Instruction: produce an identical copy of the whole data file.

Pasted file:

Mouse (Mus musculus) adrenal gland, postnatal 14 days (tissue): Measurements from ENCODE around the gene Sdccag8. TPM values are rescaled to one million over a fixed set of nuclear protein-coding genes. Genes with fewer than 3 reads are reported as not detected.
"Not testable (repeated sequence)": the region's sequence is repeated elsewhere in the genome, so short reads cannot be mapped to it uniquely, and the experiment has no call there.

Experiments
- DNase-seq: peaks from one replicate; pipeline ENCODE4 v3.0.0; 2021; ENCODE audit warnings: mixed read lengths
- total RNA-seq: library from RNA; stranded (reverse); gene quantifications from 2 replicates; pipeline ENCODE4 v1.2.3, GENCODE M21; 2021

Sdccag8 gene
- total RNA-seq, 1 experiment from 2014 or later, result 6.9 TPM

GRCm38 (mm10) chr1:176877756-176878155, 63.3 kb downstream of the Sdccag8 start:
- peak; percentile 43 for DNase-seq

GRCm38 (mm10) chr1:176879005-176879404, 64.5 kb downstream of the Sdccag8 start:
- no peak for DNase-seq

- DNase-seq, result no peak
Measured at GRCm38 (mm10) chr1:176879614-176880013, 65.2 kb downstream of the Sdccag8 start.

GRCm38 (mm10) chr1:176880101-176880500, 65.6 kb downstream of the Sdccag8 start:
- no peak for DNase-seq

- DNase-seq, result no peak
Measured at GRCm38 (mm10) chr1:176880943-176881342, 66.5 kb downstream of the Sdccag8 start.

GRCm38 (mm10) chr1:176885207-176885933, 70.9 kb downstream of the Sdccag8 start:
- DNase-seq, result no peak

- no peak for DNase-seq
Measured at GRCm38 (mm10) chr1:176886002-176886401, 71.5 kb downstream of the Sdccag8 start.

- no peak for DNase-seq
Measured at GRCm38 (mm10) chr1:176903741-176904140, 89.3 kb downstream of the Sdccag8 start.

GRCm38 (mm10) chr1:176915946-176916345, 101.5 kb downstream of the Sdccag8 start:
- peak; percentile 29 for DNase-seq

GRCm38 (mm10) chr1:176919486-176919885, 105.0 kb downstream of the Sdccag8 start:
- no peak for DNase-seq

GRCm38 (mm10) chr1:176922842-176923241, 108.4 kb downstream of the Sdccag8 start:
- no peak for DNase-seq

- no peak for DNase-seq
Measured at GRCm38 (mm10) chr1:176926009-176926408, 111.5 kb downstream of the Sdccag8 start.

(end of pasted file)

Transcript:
Mouse (Mus musculus) adrenal gland, postnatal 14 days (tissue): Measurements from ENCODE around the gene Sdccag8. TPM values are rescaled to one million over a fixed set of nuclear protein-coding genes. Genes with fewer than 3 reads are reported as not detected.
"Not testable (repeated sequence)": the region's sequence is repeated elsewhere in the genome, so short reads cannot be mapped to it uniquely, and the experiment has no call there.

Experiments
- DNase-seq: peaks from one replicate; pipeline ENCODE4 v3.0.0; 2021; ENCODE audit warnings: mixed read lengths
- total RNA-seq: library from RNA; stranded (reverse); gene quantifications from 2 replicates; pipeline ENCODE4 v1.2.3, GENCODE M21; 2021

Sdccag8 gene
- total RNA-seq, 1 experiment from 2014 or later, result 6.9 TPM

GRCm38 (mm10) chr1:176877756-176878155, 63.3 kb downstream of the Sdccag8 start:
- peak; percentile 43 for DNase-seq

GRCm38 (mm10) chr1:176879005-176879404, 64.5 kb downstream of the Sdccag8 start:
- no peak for DNase-seq

- DNase-seq, result no peak
Measured at GRCm38 (mm10) chr1:176879614-176880013, 65.2 kb downstream of the Sdccag8 start.

GRCm38 (mm10) chr1:176880101-176880500, 65.6 kb downstream of the Sdccag8 start:
- no peak for DNase-seq

- DNase-seq, result no peak
Measured at GRCm38 (mm10) chr1:176880943-176881342, 66.5 kb downstream of the Sdccag8 start.

GRCm38 (mm10) chr1:176885207-176885933, 70.9 kb downstream of the Sdccag8 start:
- DNase-seq, result no peak

- no peak for DNase-seq
Measured at GRCm38 (mm10) chr1:176886002-176886401, 71.5 kb downstream of the Sdccag8 start.

- no peak for DNase-seq
Measured at GRCm38 (mm10) chr1:176903741-176904140, 89.3 kb downstream of the Sdccag8 start.

GRCm38 (mm10) chr1:176915946-176916345, 101.5 kb downstream of the Sdccag8 start:
- peak; percentile 29 for DNase-seq

GRCm38 (mm10) chr1:176919486-176919885, 105.0 kb downstream of the Sdccag8 start:
- no peak for DNase-seq

GRCm38 (mm10) chr1:176922842-176923241, 108.4 kb downstream of the Sdccag8 start:
- no peak for DNase-seq

- no peak for DNase-seq
Measured at GRCm38 (mm10) chr1:176926009-176926408, 111.5 kb downstream of the Sdccag8 start.